Format

Send to

Choose Destination
See comment in PubMed Commons below
J Am Acad Dermatol. 2014 Feb;70(2):223.e1-17; quiz 240-2. doi: 10.1016/j.jaad.2013.08.033.

Primary cutaneous T-cell lymphoma (mycosis fungoides and Sézary syndrome): part II. Prognosis, management, and future directions.

Author information

  • 1Dermatology Service, Department of Medicine, Memorial Sloan-Kettering Cancer Center and Weill Cornell Medical College, New York, New York.
  • 2Lymphoma Service, Department of Medicine, Memorial Sloan-Kettering Cancer Center and Weill Cornell Medical College, New York, New York.
  • 3Dermatology Service, Department of Medicine, Memorial Sloan-Kettering Cancer Center and Weill Cornell Medical College, New York, New York. Electronic address: querfelc@mskcc.org.

Abstract

Both mycosis fungoides (MF) and Sézary syndrome (SS) have a chronic, relapsing course, with patients frequently undergoing multiple, consecutive therapies. Treatment is aimed at the clearance of skin disease, the minimization of recurrence, the prevention of disease progression, and the preservation of quality of life. Other important considerations are symptom severity, including pruritus and patient age/comorbidities. In general, for limited patch and plaque disease, patients have excellent prognosis on ≥1 topical formulations, including topical corticosteroids and nitrogen mustard, with widespread patch/plaque disease often requiring phototherapy. In refractory early stage MF, transformed MF, and folliculotropic MF, a combination of skin-directed therapy plus low-dose immunomodulators (eg, interferon or bexarotene) may be effective. Patients with advanced and erythrodermic MF/SS can have profound immunosuppression, with treatments targeting tumor cells aimed for immune reconstitution. Biologic agents or targeted therapies either alone or in combination--including immunomodulators and histone-deacetylase inhibitors--are tried first, with more immunosuppressive therapies, such as alemtuzumab or chemotherapy, being generally reserved for refractory or rapidly progressive disease or extensive lymph node and metastatic involvement. Recently, an increased understanding of the pathogenesis of MF and SS with identification of important molecular markers has led to the development of new targeted therapies that are currently being explored in clinical trials in advanced MF and SS.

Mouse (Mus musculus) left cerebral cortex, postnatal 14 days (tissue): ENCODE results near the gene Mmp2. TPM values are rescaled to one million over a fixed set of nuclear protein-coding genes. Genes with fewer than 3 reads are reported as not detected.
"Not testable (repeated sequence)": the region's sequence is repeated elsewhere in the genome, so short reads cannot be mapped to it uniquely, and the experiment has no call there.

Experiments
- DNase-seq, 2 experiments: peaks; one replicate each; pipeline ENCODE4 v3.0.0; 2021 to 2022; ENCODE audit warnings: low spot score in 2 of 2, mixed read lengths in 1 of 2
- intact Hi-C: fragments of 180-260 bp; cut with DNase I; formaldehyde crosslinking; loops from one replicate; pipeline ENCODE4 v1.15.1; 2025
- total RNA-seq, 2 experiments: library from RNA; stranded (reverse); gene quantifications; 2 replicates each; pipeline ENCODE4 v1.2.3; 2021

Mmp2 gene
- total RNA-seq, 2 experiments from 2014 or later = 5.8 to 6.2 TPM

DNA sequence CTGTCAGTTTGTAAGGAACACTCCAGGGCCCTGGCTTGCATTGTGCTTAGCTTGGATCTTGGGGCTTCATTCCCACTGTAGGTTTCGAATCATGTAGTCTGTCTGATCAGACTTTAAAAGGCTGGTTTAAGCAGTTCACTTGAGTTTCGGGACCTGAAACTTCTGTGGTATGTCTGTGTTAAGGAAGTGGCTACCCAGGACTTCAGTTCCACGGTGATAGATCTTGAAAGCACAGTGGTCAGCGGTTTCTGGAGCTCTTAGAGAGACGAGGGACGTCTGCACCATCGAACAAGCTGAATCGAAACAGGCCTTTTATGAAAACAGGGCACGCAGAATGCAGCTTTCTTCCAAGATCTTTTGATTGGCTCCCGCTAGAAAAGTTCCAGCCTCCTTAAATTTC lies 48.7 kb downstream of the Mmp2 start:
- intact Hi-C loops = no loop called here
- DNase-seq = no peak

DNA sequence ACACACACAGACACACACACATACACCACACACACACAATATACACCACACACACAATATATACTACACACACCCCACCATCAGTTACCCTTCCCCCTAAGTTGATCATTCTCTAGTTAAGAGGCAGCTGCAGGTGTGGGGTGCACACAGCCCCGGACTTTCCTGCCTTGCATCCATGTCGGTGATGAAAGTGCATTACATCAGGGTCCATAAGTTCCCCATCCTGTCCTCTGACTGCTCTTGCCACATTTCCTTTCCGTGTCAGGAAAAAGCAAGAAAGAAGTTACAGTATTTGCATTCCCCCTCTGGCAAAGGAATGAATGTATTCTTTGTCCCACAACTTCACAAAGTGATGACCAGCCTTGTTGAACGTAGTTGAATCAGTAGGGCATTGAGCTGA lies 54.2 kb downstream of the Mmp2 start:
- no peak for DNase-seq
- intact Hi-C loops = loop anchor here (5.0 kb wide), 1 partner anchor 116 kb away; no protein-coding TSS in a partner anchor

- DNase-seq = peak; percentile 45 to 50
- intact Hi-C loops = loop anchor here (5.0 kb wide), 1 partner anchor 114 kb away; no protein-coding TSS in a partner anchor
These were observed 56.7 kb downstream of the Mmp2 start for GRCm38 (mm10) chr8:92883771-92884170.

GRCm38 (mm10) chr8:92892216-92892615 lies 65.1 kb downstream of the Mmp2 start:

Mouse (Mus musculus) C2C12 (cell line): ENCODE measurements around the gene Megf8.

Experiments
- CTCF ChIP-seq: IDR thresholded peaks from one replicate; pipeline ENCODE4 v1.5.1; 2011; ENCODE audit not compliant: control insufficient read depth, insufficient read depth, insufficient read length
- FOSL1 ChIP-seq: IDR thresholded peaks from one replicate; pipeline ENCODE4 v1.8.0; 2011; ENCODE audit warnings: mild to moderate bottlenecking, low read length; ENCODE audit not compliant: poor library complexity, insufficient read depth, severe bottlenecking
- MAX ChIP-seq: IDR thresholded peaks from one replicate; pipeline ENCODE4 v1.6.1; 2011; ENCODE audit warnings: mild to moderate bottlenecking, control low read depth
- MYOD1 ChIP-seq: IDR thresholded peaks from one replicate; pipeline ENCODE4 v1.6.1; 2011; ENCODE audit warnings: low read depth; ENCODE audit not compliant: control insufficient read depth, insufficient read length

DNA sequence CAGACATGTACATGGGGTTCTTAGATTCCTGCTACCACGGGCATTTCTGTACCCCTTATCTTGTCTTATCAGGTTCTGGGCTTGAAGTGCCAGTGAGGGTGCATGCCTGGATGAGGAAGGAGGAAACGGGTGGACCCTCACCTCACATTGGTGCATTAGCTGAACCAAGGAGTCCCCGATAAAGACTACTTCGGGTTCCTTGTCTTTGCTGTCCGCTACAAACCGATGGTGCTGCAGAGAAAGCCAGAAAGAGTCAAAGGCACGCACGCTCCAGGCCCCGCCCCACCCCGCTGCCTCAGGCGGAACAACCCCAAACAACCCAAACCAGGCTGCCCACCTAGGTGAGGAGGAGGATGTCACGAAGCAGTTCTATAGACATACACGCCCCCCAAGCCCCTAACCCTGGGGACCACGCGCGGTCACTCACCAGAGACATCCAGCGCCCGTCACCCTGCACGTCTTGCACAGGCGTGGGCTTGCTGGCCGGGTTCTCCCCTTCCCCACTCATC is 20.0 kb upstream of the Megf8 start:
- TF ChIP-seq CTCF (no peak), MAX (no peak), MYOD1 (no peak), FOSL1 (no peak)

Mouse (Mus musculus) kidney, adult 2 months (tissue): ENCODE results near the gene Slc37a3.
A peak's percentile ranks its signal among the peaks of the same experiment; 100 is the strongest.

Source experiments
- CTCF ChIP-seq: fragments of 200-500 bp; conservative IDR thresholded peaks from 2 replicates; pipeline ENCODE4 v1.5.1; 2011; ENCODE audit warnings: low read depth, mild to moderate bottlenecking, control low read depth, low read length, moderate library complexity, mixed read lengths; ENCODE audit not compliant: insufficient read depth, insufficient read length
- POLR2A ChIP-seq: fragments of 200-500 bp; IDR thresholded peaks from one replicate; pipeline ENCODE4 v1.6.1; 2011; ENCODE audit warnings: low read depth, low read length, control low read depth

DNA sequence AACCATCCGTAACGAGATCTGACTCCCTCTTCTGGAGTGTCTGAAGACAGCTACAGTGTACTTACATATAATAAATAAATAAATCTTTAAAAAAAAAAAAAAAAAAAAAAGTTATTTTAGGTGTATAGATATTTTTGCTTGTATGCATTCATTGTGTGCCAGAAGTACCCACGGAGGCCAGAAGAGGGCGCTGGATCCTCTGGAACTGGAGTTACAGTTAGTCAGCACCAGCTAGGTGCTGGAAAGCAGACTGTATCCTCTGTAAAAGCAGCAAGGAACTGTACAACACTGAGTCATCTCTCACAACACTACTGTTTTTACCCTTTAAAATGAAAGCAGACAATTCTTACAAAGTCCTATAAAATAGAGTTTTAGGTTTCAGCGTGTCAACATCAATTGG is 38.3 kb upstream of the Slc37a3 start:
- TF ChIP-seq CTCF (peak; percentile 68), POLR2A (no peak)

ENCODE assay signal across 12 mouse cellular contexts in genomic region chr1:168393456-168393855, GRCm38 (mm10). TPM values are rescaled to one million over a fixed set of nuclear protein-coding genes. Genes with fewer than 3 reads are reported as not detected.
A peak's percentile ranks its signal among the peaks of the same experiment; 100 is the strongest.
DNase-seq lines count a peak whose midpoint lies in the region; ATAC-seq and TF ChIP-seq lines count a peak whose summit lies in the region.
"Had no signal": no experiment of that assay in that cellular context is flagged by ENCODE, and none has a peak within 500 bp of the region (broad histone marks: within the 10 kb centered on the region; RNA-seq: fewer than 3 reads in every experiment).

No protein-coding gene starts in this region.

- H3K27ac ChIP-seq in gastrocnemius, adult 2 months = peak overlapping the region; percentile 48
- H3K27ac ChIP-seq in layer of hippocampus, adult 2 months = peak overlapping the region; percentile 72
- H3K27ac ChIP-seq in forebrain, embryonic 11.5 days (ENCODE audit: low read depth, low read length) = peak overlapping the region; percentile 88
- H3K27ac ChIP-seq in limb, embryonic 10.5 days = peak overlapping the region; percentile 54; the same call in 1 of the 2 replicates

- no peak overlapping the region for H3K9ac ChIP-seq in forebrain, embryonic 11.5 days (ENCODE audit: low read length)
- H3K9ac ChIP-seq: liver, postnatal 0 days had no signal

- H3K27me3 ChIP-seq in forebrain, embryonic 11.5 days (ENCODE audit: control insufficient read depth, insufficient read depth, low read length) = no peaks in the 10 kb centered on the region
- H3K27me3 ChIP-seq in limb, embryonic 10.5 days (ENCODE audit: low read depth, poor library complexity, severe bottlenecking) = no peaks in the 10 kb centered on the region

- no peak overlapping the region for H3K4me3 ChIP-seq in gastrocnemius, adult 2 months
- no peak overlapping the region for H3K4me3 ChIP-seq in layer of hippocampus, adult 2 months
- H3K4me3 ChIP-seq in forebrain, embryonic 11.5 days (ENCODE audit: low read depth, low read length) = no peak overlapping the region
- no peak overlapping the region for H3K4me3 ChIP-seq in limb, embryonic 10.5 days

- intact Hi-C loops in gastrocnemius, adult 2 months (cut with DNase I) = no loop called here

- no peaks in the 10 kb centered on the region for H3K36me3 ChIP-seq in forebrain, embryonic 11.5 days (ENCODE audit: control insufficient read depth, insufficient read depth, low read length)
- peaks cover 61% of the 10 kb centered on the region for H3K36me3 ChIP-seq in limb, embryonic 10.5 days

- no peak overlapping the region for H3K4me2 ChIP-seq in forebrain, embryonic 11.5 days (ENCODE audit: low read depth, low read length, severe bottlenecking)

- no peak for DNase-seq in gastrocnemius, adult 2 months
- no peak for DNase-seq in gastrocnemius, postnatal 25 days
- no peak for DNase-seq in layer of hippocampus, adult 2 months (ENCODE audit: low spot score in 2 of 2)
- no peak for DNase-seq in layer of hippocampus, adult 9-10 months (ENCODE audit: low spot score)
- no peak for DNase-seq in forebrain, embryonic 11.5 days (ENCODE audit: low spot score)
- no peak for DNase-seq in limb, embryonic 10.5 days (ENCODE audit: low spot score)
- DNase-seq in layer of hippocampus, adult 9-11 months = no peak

KEYWORDS:

BSA; CR; CRR; CTCL; ECP; EORTC; European Organization of Research and Treatment of Cancer; HDACi; IFNα; ISCL; International Society for Cutaneous Lymphoma; MF; NBUVB; NCCN; NK; NM; NMSC; National Comprehensive Cancer Network; ORR; PUVA; RAR; RXR; SS; Sézary syndrome; TNMB; TSEBT; USCLC; UVB; United States Cutaneous Lymphoma Consortium; body surface area; complete response; complete response rate; cutaneous T-cell lymphoma; extracorporeal photopheresis; histone deacetylase inhibitor; immunomodulators; interferon-alfa; mSWAT; modified severity-weighted assessment tool; mycosis fungoides; narrowband ultraviolet B light; natural killer; nitrogen mustard; nonmelanoma skin cancer; overall response rate; phototherapy; prognosis; psoralen plus ultraviolet A light phototherapy; retinoic acid receptor; retinoid X receptor; skin-directed treatment; staging; systemic treatment; targeted therapies; topical nitrogen mustard; topical retinoids/rexinoids; topical corticosteroids; total skin electron beam therapy; tumor, node, metastasis, blood; ultraviolet B light

PMID:
24438970
DOI:
10.1016/j.jaad.2013.08.033
[PubMed - indexed for MEDLINE]
PubMed Commons home

PubMed Commons

0 comments
How to join PubMed Commons

    Supplemental Content

    Full text links

    Icon for Elsevier Science
    Loading ...
    Support Center